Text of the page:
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In 1873, in the Gold Trail, Montana, the mysterious and controlling Dr. Joseph Frail arrives in the small town of Skull Creek with miners in a gold rush. Dr. Frail buys a cabin on the top of a hill and he sees the smalltime thief Rune wounded and chased by a mob that wants to hang him. Dr. Frail helps and heals Rune; but in return, he demands that the young man becomes his bond servant. The alcoholic healer and preacher George Grubb tells to the locals that Dr. Frail, who is an excellent gambler and gunfighter, is a devil, but nobody gives attention to his words. Sooner the stagecoach is robbed by thieves that kill the passengers but the coachman survives and three days later he reaches Skull Creek. He tells that the horses had speed down the hill with a young woman inside the stagecoach. The men organize a pursuit and the rude Frenchy Plante finds the Swedish Elizabeth Mahler burnt and blind. Dr. Frail and Rune take care of her and they learn that Elizabeth and her father, who was ... Written by
Claudio Carvalho, Rio de Janeiro, Brazil
When Dr. Frail returns home from the first poker game he reveals to Rune that they are going to start a new "regime" for their daily activities. A regime is a prevailing form of government. What he should have said was "regimen" which is a regulated course of living. See more »
Townsman in wagon:
[Reassuringly to wife]
Every new mining camp's got to have its hanging tree. Makes it feel respectable.
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The Hanging Tree (1959) is one of my favorite Westerns. Like the other great movies of the genre, it has more to do with human relationships than sagebrush, cattle, and shootouts. This isn't to say that there aren't plenty of action scenes in The Hanging Tree; We have a fistfight, a beating, a shooting, and a mining town set ablaze, but all of this is a backdrop to love, deceit, greed, jealousy, and intolerance.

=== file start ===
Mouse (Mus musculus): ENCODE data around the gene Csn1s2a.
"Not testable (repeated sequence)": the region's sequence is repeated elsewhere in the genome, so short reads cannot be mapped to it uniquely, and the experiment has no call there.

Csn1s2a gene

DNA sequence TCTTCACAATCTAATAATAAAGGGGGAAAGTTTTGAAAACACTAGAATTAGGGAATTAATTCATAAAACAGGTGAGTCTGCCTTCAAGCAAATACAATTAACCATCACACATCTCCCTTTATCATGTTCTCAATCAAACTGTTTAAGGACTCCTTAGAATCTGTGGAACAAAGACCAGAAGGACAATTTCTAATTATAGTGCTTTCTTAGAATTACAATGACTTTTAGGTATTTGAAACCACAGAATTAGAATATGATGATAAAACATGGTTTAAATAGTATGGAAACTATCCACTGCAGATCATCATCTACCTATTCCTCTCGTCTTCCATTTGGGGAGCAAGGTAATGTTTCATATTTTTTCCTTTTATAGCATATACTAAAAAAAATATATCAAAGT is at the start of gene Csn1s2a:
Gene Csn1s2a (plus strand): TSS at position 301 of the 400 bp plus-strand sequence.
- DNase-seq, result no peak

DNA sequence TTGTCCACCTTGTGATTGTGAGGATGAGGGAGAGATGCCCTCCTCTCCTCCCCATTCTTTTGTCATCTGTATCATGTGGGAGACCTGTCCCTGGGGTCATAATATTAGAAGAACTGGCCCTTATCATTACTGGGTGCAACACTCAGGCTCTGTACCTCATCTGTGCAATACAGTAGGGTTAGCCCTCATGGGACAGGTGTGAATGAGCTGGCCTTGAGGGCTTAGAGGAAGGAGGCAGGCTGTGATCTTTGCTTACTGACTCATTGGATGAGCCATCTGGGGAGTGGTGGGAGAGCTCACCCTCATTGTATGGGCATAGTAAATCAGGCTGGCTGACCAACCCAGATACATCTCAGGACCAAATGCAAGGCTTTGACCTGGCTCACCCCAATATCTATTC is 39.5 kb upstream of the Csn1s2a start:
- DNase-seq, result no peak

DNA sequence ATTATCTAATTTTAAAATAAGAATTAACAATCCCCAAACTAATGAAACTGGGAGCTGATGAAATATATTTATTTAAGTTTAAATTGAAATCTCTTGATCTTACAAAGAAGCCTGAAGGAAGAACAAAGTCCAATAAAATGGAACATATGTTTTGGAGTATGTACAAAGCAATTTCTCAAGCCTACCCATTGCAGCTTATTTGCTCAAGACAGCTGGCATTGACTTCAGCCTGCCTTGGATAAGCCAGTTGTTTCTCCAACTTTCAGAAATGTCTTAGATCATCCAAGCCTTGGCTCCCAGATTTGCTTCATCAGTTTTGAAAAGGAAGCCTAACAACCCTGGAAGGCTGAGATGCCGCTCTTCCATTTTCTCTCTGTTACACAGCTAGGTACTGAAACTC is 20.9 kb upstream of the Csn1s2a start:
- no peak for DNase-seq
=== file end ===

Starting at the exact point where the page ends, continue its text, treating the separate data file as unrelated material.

Gary Cooper, ill during filming, brings his sinister character, Doc Joe Frail, to life with a leathery, wise, and weary portrayal. This is HIS movie.
Much of the movie was filmed in the hills above Yakima, Washington. The sets were located up a old logging road that the Washington State Patrol had barricaded in order to keep onlookers away. George C. Scott (in his debut movie) told how Gary Cooper, ill with lung cancer, would make the mile-long walk down that logging road, and back again, just to sign autographs for his fans. What a man!
There is one scene out of many that I particularly like. In it, a poor miner and his wife have brought their daughter in to see Doc Frail because she "is doin' poorly".
Doc looks at the girl, turns to her parents and tells them that the child is malnourished. And he, realizing that they are struggling, suggests that they take a cow that he he has tied-up outside and to "fatten this child up on some milk".
The mom and dad look very embarrassed; They don't have money for a cow. "We don't know how we can pay you for it, Doc", the father says, stepping forward.
This killer-turned-doctor, looks at the girl and says, "Give me a kiss".
After the girl obeys (and she's an adorable Beanie Baby-type) he smiles and says, "I've been paid".
--- and so have we.
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